On why this research matters: Jeannette said she “has the privilege of working with people who are putting out life-saving messages” about disasters. Although Dave wasn’t involved in writing it up, Jeannette is publishing the training exercise she developed in a forthcoming journal article. She added that working with professionals like Dave ensures her research is responsive to the needs of people in the risk communication field.

On challenges the partnership faced: Jeannette said that it takes time and effort, on top of a busy teaching schedule and research agenda, to develop and maintain relationships with practitioners in the field of disaster communication. However, she frequently travels to present at and attend conferences such as the American Meteorological Society and Society for Risk Analysis to share her research and maintain relationships.

On why this partnership works: Jeannette said that she has seen the NWS grow increasingly interested in incorporating social science into their operations. Dave and his colleagues at NWS are interested in some of the same questions she is asking about how people perceive messages and the factors that influence how people interpret them.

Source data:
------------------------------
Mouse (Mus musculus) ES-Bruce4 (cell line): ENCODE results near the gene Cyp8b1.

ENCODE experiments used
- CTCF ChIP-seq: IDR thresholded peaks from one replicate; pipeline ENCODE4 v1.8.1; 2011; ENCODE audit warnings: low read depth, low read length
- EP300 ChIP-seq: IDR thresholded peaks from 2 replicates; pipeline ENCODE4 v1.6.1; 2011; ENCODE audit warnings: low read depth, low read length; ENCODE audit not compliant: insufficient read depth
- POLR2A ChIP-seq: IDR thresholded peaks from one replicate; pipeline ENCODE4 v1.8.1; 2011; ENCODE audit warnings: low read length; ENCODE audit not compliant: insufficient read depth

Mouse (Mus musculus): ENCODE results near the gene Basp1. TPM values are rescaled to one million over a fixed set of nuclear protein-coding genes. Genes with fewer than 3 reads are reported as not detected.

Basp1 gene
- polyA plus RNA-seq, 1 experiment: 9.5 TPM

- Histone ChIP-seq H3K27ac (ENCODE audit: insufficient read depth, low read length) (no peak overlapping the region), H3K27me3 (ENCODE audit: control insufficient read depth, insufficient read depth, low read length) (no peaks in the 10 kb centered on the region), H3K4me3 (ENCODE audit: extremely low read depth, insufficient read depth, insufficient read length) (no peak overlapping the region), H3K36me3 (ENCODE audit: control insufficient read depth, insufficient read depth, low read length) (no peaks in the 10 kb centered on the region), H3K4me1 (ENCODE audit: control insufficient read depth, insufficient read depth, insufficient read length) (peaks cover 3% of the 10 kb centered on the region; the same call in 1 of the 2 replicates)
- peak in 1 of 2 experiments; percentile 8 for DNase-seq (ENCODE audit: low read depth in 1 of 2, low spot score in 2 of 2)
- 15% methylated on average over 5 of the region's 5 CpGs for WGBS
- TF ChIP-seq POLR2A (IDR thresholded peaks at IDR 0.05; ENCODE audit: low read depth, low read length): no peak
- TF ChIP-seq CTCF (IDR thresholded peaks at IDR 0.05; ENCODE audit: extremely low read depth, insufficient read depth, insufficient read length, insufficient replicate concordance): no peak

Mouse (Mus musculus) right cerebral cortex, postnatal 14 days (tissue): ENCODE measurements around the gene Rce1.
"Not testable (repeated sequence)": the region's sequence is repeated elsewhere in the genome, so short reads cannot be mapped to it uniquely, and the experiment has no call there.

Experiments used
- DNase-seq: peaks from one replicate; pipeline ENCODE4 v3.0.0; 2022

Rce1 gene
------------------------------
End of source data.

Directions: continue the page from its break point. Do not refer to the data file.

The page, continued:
Innovative research partnership: Chris and Lynsey explore recovery communication strategies

Innovative research partnerships is a series of profiles about collaborations between Ph.D. communication researchers and working professionals in the community. I consider these partnerships innovative because of the creativity involved in initiating and sustaining cross-sector collaborative research. Through separate interviews of both partners in the collaboration, I share the unique stories behind the partnerships, the challenges they face in their collaborative efforts, and the fruits of these partnerships. The series is posted in anticipation of my two upcoming conference sessions about research partnerships at ComNet17 in September and NCA in November. I hope to see you at one of these sessions and please be in touch if you have ideas about research partners to interview!